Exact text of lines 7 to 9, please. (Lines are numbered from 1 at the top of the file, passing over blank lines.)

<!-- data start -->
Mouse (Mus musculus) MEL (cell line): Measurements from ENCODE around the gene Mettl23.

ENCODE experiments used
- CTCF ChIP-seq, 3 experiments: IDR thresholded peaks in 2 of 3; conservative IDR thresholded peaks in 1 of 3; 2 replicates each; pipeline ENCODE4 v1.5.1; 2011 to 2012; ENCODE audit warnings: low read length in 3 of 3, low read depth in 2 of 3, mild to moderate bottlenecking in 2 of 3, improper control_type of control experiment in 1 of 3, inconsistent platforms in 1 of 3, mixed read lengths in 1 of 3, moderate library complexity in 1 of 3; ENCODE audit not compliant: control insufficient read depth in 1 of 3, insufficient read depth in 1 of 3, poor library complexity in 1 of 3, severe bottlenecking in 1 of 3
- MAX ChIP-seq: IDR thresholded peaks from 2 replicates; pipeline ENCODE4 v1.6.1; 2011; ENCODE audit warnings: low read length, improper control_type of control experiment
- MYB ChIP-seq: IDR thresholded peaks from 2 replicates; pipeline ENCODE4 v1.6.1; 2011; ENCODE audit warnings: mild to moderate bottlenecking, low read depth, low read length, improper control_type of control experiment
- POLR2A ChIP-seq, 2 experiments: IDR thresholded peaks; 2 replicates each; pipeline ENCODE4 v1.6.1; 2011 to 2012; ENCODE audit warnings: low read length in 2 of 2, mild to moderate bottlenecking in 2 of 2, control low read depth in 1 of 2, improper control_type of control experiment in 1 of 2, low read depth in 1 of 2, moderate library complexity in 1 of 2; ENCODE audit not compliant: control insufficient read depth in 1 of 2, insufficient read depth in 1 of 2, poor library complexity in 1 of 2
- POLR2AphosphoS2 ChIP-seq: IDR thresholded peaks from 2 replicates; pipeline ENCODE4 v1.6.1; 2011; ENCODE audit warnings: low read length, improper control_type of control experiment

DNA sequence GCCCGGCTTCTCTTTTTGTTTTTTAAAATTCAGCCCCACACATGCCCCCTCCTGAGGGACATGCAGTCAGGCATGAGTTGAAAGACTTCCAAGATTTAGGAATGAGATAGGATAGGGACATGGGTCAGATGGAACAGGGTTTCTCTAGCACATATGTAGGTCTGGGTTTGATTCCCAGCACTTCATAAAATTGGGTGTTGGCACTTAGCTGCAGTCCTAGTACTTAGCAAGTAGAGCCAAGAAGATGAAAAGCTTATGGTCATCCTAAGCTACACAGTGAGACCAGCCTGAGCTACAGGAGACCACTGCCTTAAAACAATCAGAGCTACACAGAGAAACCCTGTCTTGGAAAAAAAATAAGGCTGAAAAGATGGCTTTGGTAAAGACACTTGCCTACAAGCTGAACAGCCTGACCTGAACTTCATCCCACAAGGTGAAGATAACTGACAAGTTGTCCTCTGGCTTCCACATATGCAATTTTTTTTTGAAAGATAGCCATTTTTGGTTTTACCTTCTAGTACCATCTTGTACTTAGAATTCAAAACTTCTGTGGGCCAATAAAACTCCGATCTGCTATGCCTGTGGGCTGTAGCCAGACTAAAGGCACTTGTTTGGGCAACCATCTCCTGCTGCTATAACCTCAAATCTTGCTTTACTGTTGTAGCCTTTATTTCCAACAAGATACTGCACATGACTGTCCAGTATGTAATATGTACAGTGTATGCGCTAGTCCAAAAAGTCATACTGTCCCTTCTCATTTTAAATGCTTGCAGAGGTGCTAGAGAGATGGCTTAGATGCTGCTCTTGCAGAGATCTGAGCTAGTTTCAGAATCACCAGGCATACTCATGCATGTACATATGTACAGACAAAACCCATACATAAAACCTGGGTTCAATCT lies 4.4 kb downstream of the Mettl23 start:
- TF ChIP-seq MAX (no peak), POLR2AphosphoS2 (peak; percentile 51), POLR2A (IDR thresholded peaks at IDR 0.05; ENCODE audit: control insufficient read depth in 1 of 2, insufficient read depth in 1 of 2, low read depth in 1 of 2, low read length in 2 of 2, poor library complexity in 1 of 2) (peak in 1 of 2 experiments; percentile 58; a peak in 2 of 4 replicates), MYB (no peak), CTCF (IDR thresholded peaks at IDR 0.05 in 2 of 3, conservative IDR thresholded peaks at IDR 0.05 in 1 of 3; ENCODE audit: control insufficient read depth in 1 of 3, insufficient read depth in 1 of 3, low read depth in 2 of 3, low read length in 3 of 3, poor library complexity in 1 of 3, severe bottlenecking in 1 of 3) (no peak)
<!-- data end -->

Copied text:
- POLR2AphosphoS2 ChIP-seq: IDR thresholded peaks from 2 replicates; pipeline ENCODE4 v1.6.1; 2011; ENCODE audit warnings: low read length, improper control_type of control experiment

DNA sequence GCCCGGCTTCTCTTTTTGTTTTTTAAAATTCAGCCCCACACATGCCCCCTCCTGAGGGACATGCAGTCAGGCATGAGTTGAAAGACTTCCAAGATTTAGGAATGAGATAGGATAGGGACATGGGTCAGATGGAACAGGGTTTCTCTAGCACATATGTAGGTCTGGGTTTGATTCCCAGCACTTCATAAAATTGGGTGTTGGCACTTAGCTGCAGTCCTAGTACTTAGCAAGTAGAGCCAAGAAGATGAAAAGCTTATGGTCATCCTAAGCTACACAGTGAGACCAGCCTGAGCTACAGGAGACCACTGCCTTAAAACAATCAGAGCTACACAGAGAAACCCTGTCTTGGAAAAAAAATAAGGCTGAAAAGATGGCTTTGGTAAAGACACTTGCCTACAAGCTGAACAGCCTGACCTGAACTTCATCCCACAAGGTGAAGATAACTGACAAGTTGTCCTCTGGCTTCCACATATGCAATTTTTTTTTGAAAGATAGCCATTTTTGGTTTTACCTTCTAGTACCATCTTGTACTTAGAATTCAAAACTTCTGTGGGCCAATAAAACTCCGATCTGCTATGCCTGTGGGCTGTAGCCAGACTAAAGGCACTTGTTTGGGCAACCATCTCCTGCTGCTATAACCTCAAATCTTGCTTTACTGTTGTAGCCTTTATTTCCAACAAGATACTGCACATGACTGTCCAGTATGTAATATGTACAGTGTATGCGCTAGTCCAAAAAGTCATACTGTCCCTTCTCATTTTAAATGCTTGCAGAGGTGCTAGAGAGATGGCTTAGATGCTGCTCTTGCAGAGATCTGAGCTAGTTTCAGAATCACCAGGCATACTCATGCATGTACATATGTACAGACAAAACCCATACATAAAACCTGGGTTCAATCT lies 4.4 kb downstream of the Mettl23 start:
- TF ChIP-seq MAX (no peak), POLR2AphosphoS2 (peak; percentile 51), POLR2A (IDR thresholded peaks at IDR 0.05; ENCODE audit: control insufficient read depth in 1 of 2, insufficient read depth in 1 of 2, low read depth in 1 of 2, low read length in 2 of 2, poor library complexity in 1 of 2) (peak in 1 of 2 experiments; percentile 58; a peak in 2 of 4 replicates), MYB (no peak), CTCF (IDR thresholded peaks at IDR 0.05 in 2 of 3, conservative IDR thresholded peaks at IDR 0.05 in 1 of 3; ENCODE audit: control insufficient read depth in 1 of 3, insufficient read depth in 1 of 3, low read depth in 2 of 3, low read length in 3 of 3, poor library complexity in 1 of 3, severe bottlenecking in 1 of 3) (no peak)